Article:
OA conditions caused an increase in the expression of bdnf in the telencephalon, and a decrease in pcna in the thalamus. Both genes are involved in the proliferation, differentiation and survival of undifferentiated neurons (Lai et al., 2017b). In teleosts, pcna is a proliferation marker used to analyse neurogenic zones within the brain (Grandel et al., 2006), and the mobilization of bdnf in the brain promotes neurogenesis, cell survival and synaptic plasticity (Johansen et al., 2012; Mes et al., 2018). Of note is the area-specific response in the brain of seabream exposed to OA. THs are important regulatory factors of bdnf, and severe hypothyroidism in the early neonatal period of rodents results in developmental and cognitive impairment and reductions in the mRNA and protein expression of bdnf (Lasley and Gilbert, 2011). Furthermore, TH administration increases the expression of bdnf in the cerebellum, cortex and hippocampus (Camboni et al., 2003; Sui and Li, 2010). The increased expression of bdnf in seabream exposed to OA may be linked to the increased expression of the thyroid nuclear receptor type β (thrb), given that this receptor acts as a transcription factor that mediates TH actions (Lazcano and Orozco, 2018). In line with this idea was the reduction in deiodinase type 2 (dio2) expression in the thalamus of OA-exposed fish, suggesting lower conversion of T4 into T3 (Campinho et al., 2010; Orozco and Valverde-R, 2005). The reduction in transcription of dio2 in the thalamus may be related to the decreased expression of pcna, and the possible disruption of neural plasticity. A role for THs in the regulation of pcna comes from studies of hypothyroid rats (Bunker et al., 2017; Tousson et al., 2011) and in Xenopus laevis tadpoles (Thompson, 2000). The change in expression of TH-signalling genes in the brain but not in liver suggests that OA had a local and tissue-specific effect on genes of the TH system. The involvement of THs in the change in gene transcripts linked to neural plasticity in response to OA highlights an area for future research.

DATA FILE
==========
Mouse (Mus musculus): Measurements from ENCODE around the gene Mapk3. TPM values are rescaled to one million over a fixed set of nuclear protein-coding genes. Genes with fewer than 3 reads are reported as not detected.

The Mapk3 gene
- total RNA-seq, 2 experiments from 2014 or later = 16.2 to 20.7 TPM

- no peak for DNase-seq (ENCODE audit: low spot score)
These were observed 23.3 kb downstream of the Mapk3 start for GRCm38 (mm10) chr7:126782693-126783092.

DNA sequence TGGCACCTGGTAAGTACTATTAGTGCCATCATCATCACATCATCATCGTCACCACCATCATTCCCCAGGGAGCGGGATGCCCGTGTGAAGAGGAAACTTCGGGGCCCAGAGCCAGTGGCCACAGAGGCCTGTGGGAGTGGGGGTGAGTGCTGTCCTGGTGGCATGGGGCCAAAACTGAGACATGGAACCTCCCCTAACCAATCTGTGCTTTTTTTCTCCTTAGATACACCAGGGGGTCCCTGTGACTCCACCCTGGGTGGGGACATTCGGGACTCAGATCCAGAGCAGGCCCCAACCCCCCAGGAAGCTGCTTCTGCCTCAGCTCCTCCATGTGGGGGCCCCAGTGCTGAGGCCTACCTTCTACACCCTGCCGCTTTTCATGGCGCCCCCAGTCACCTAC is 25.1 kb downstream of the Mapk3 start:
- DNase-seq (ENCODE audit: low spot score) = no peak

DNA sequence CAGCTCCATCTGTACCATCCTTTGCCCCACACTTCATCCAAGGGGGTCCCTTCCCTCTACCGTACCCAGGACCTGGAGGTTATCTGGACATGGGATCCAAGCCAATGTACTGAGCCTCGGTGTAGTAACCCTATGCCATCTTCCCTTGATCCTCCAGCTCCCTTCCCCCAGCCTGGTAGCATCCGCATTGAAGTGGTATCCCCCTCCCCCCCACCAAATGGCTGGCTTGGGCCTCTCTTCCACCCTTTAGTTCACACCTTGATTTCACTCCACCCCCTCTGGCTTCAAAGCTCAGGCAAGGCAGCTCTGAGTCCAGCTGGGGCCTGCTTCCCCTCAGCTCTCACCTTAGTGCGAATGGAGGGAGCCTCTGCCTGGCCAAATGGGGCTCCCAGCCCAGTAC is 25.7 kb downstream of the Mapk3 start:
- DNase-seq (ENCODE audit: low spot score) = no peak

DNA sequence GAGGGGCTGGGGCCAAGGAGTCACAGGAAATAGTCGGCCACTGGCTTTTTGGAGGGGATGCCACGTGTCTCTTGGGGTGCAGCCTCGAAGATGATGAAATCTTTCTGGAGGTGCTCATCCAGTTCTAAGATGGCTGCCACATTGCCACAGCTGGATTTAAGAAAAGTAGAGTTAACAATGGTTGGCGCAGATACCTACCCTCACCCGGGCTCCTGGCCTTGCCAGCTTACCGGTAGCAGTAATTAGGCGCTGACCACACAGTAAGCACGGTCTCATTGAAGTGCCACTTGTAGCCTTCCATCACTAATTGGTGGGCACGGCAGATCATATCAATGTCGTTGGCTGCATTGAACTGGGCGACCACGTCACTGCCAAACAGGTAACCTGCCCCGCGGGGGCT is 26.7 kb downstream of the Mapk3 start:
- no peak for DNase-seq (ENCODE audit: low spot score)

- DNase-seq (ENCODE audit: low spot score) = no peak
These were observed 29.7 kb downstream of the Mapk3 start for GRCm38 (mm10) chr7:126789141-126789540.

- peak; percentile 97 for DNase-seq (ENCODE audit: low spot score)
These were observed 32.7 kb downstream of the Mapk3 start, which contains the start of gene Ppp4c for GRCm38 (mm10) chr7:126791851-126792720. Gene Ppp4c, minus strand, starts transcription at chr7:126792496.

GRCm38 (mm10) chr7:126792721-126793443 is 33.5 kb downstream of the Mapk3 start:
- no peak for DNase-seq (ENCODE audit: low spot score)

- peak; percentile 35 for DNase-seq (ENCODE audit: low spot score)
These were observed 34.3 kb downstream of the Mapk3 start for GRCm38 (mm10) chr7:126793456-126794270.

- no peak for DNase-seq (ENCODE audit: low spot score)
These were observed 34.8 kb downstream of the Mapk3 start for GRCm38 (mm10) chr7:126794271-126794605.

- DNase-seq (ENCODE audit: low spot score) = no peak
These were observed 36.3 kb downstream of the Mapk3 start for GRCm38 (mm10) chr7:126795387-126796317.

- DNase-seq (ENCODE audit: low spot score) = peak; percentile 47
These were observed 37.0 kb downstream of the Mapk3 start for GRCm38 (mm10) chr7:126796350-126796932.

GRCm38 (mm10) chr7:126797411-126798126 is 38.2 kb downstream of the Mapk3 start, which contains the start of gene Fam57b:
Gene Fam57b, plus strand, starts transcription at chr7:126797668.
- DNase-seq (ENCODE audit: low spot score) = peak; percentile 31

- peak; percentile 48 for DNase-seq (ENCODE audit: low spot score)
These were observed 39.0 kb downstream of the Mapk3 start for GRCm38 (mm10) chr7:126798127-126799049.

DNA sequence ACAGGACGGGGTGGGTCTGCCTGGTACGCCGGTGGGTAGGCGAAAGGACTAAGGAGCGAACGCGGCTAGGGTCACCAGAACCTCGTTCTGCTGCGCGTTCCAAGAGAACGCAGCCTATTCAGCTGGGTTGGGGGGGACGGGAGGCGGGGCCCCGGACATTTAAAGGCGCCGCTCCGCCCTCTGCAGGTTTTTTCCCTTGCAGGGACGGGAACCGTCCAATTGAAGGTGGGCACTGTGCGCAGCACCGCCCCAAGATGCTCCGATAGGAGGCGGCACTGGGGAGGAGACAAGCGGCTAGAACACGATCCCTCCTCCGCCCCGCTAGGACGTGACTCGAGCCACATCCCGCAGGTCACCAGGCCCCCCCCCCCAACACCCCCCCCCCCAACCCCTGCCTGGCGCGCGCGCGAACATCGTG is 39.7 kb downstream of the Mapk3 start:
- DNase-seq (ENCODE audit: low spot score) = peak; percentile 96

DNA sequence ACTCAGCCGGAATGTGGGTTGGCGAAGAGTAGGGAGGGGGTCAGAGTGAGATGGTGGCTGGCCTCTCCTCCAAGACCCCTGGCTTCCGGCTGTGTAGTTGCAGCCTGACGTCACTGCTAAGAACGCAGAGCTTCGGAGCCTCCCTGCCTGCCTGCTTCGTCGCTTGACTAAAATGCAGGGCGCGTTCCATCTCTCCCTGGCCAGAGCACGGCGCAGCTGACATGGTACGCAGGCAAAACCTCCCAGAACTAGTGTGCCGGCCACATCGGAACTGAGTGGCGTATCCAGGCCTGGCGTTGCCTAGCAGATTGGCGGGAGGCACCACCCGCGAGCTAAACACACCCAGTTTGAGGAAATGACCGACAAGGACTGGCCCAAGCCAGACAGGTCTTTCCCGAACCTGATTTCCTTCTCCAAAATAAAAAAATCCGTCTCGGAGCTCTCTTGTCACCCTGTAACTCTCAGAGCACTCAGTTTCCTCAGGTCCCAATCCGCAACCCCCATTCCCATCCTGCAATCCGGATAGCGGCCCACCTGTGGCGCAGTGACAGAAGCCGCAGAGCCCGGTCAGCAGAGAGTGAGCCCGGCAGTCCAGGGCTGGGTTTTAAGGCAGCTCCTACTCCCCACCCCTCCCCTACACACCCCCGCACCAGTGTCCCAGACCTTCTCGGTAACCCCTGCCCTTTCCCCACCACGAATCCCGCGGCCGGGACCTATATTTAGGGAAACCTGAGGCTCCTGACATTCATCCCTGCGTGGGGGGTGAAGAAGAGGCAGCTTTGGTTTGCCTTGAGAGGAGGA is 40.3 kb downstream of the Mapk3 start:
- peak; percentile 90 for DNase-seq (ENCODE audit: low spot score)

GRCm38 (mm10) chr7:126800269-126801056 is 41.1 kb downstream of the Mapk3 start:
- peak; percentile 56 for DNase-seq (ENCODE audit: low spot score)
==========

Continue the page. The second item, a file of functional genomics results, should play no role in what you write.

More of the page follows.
The underlying mechanism of the behavioural changes after exposure to future OA conditions was proposed to derive from disruption in the distribution of Cl− and HCO3− ions over neuronal membranes, changing GABAergic innervation from hyperpolarizing to depolarising (Nilsson et al., 2012). For this to happen, changes in ions concentrations must occur; we have monitored the ionic homeostasis of fish by assessing plasma and EDF ion composition. We identified an immediate decrease in Ca2+, K+ and Mg2+ in the plasma of fish exposed to OA. After 1 week exposure, these differences were less evident and, after 4 weeks, only Mg2+ was significantly lower in OA-exposed fish (Fig. 1). These results suggest that, after an initial change in plasma ionic content, it is compensated through physiological adjustments in ion homeostasis. Indeed, seabream exposed to elevated CO2 for three months were able to maintain plasma [Na+], [Cl−] and osmolality, and this balance was partially achieved by increased rates of HCO3− secretion in the intestine (Gregório et al., 2019); the seabream is a marine fish that adapts to the brackish water of estuaries where pH/CO2 fluctuations may be greater than those that are predicted with climate change (Landschützer et al., 2018). THs have osmoregulatory actions in various fish species (Deal and Volkoff, 2020) and in the gilthead seabream, exposure to low salinity increases T4 levels (Klaren et al., 2007). Thus, the observed changes in the thyroid system genes many also be related to maintenance of osmoregulation in low pH/CO2 exposed fish, although this hypothesis needs to be further explored. The functional consequences of the changes in [Cl−] are difficult to foresee since intracellular concentrations were not determined.